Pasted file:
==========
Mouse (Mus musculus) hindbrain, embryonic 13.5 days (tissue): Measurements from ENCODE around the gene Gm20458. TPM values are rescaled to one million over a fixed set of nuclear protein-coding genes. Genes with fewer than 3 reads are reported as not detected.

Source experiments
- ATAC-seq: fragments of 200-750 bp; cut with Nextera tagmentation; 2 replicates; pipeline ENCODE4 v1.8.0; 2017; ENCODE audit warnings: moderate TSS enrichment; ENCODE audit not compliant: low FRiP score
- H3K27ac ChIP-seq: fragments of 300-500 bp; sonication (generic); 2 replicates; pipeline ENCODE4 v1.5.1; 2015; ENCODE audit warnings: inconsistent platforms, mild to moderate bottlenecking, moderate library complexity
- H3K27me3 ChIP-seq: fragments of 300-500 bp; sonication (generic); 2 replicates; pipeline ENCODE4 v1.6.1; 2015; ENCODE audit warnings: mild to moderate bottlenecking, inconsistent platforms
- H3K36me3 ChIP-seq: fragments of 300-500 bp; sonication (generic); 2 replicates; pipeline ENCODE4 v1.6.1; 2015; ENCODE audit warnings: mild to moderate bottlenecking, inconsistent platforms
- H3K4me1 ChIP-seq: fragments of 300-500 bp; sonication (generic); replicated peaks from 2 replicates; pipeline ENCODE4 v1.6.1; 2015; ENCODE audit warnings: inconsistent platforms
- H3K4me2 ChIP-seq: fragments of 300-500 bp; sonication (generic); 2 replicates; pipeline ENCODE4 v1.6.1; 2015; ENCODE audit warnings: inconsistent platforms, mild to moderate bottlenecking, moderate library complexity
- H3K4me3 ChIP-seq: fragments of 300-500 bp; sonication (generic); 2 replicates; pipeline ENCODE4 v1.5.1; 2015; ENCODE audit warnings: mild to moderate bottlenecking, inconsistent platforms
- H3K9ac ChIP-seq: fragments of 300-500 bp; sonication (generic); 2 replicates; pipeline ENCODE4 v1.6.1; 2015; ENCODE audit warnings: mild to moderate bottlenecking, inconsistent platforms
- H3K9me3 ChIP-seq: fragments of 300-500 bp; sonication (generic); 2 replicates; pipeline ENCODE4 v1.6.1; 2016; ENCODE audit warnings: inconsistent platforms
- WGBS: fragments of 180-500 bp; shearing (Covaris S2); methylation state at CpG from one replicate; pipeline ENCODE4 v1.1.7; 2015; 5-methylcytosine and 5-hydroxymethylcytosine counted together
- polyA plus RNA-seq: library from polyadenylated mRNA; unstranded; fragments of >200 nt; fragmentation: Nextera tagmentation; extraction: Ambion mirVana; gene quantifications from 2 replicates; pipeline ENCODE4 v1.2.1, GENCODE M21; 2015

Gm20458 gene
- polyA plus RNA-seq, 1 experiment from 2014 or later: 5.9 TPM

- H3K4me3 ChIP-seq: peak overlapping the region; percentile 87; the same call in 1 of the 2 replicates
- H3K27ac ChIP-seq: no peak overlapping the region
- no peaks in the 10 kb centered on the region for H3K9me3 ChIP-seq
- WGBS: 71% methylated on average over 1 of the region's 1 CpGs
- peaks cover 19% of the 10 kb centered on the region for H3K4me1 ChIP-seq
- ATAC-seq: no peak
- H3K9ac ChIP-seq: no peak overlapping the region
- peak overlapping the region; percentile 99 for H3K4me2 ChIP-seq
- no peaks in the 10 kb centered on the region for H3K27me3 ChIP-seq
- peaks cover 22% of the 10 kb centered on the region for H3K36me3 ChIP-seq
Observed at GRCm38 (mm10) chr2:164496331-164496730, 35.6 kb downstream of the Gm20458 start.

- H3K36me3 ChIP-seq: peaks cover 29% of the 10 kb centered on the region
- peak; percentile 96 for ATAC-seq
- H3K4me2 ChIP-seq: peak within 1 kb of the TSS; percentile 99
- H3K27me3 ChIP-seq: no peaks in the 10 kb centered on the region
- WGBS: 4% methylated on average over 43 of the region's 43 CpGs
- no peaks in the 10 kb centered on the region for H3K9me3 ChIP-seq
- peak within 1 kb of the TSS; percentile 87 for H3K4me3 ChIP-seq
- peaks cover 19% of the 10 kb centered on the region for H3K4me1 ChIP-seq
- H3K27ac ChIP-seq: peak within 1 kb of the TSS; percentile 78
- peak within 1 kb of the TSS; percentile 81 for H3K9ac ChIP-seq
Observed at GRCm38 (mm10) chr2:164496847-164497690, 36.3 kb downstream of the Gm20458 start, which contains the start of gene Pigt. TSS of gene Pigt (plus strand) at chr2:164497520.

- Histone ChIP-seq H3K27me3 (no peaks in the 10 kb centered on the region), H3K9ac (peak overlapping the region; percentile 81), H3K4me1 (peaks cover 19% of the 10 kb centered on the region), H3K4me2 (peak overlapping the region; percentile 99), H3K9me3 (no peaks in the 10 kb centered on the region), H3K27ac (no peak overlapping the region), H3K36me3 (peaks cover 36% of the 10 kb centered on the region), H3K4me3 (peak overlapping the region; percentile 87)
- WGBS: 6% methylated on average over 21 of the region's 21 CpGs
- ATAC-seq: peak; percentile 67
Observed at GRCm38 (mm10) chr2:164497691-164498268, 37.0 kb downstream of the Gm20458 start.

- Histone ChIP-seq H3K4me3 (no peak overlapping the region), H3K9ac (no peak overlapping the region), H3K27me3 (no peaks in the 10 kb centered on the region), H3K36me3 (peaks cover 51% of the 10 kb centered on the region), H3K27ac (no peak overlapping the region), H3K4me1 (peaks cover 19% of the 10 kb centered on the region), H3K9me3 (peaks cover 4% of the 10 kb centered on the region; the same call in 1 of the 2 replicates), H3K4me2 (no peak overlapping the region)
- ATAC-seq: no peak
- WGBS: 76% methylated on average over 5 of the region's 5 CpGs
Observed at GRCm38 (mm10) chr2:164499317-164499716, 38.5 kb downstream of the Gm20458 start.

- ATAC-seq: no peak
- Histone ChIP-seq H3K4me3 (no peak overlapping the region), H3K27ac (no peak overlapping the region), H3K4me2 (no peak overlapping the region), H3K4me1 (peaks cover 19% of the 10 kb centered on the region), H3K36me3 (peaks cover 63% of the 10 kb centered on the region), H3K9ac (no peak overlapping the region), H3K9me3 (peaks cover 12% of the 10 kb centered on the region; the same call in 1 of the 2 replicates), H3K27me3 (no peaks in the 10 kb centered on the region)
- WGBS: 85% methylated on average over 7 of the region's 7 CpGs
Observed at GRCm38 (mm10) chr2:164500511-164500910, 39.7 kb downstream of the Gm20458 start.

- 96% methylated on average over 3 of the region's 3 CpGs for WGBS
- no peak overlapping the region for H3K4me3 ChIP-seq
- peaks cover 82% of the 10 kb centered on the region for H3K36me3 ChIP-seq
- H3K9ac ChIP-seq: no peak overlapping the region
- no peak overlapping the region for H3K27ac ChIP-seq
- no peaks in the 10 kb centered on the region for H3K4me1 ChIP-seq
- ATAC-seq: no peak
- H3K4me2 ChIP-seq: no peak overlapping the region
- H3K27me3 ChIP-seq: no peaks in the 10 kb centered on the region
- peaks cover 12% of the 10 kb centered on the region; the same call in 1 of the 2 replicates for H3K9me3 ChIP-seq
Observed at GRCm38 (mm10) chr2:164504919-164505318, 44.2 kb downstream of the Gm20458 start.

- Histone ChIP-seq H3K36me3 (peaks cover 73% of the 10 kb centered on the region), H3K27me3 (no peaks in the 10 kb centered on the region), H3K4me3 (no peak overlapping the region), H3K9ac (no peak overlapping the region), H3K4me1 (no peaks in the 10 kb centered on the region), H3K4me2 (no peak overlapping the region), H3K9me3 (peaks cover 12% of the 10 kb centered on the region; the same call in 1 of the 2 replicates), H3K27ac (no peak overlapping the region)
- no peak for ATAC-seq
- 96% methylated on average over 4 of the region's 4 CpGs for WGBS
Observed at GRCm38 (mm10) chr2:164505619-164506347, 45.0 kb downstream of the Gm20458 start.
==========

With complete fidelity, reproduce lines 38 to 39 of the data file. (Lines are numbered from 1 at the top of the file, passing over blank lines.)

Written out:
- Histone ChIP-seq H3K27me3 (no peaks in the 10 kb centered on the region), H3K9ac (peak overlapping the region; percentile 81), H3K4me1 (peaks cover 19% of the 10 kb centered on the region), H3K4me2 (peak overlapping the region; percentile 99), H3K9me3 (no peaks in the 10 kb centered on the region), H3K27ac (no peak overlapping the region), H3K36me3 (peaks cover 36% of the 10 kb centered on the region), H3K4me3 (peak overlapping the region; percentile 87)
- WGBS: 6% methylated on average over 21 of the region's 21 CpGs